QuantuMDx, backed by a new, $1.6 million U.K. government grant, will advance development work on a super-quick tuberculosis test designed for a smartphone-like device.
The goal is to boost diagnostic options for the infectious disease in both inner cities and developing nations without extensive healthcare infrastructure. In turn, a rapid diagnostic will hopefully allow doctors to more quickly prescribe a targeted and effective treatment, helping to halt its spread. Typically, tuberculosis diagnosis can take weeks.
The Newcastle, U.K., operation is getting the money from the U.K. government's Technology Strategy Board, and the cash will help propel work on its Q-TB test, which looks at sputum samples right at the patient's side and is designed to spot multiple drug-resistant tuberculosis within 15 minutes.
"The only way we can effectively treat and prevent the spread of [multiple drug-resistant tuberculosis] is to perform rapid testing at the patients' side, enabling the immediate prescription of targeted drug treatments," QuantuMDx Chief Scientific Officer and co-founder Jonathan O'Halloran said in a statement.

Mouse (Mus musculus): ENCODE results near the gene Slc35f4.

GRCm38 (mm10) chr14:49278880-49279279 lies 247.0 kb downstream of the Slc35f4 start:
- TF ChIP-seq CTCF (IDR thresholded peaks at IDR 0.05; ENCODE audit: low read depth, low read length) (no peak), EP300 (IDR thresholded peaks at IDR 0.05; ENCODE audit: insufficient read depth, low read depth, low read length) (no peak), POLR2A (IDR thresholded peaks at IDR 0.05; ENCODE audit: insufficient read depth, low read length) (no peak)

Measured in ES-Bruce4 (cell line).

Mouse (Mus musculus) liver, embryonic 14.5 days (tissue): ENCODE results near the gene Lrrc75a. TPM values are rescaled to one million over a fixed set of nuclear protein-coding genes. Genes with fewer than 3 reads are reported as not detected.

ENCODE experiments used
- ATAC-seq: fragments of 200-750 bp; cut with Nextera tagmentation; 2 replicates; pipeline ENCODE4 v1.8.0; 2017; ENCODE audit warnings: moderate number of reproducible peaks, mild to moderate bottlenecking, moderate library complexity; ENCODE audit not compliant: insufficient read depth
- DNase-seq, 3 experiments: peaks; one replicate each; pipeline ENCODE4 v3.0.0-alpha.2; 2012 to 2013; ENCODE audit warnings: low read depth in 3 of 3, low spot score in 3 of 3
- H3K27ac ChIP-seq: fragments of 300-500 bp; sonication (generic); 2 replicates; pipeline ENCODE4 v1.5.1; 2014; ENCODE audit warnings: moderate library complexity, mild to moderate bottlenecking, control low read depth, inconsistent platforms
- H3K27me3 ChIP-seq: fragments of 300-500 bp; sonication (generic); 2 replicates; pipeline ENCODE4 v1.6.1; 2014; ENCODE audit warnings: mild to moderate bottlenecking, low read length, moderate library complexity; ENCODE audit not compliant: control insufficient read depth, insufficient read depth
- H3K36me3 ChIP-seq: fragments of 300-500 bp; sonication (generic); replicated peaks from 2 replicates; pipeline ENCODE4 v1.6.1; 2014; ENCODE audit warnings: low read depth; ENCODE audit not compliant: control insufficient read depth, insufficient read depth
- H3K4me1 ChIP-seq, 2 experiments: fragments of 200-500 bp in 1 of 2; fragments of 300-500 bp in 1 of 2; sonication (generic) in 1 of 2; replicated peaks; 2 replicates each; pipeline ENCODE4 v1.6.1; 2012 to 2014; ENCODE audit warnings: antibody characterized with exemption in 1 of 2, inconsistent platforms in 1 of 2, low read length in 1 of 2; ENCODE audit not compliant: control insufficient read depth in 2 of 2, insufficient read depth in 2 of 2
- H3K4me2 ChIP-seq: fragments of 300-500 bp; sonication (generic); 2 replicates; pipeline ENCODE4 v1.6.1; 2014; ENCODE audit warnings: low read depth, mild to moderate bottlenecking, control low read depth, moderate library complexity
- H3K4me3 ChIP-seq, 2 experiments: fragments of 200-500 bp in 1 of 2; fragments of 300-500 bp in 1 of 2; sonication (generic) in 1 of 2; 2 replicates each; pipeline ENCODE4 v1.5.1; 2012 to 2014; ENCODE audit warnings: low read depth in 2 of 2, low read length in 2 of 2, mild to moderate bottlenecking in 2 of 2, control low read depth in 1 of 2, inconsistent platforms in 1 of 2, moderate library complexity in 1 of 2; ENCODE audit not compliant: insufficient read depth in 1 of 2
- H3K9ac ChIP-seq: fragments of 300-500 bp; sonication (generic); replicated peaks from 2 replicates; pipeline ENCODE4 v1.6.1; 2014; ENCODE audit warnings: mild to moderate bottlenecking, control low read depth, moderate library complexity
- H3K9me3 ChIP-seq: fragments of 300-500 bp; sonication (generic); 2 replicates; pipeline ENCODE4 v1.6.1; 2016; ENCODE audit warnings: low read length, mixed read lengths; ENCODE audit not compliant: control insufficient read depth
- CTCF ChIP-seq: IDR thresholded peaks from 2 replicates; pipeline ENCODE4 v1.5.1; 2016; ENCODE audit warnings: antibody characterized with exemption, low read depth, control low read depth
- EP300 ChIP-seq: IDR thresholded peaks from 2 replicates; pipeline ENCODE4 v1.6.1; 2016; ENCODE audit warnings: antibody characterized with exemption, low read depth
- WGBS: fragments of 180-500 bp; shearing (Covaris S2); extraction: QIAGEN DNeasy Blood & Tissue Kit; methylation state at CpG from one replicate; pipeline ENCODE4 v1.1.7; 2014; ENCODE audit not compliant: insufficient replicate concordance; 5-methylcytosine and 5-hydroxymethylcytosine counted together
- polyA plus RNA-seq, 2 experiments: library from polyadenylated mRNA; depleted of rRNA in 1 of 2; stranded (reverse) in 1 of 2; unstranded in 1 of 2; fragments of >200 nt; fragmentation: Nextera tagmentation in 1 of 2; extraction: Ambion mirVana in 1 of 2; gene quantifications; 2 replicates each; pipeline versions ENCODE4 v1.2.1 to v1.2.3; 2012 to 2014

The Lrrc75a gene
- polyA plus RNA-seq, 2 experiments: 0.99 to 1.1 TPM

QuantuMDx plans to use the Q-TB test cartridge in its Q-POC universal handheld diagnostic device. It automatically prepares a patient's sputum sample in a sample cup and then integrates it into the disposable test cartridge. Clinicians press a button and the device then extracts, amplifies and detects TB DNA (think lab-on-a-chip). Crucially, the test will also identify how susceptible the strain is to treatment, with a goal of rapidly prescribing a TB treatment that works best for the specific patient. Q-POC is designed to handle up to thousands of new markers of disease, the company said. QuantuMDx is also developing assays for Q-POC to test for malaria, drug resistance, tumors and gauge dosing for warfarin.
Back in November 2012, QuantuMDx won $2.2 million in funding from the U.K. government-backed Biomedical Catalyst initiative to develop a rapid diagnostic test for cancer. QuantuMDx launched in 2008.
One developer of tuberculosis diagnostics--Oxford Immunotec Global--recently announced plans for an IPO that could raise more than $86 million.
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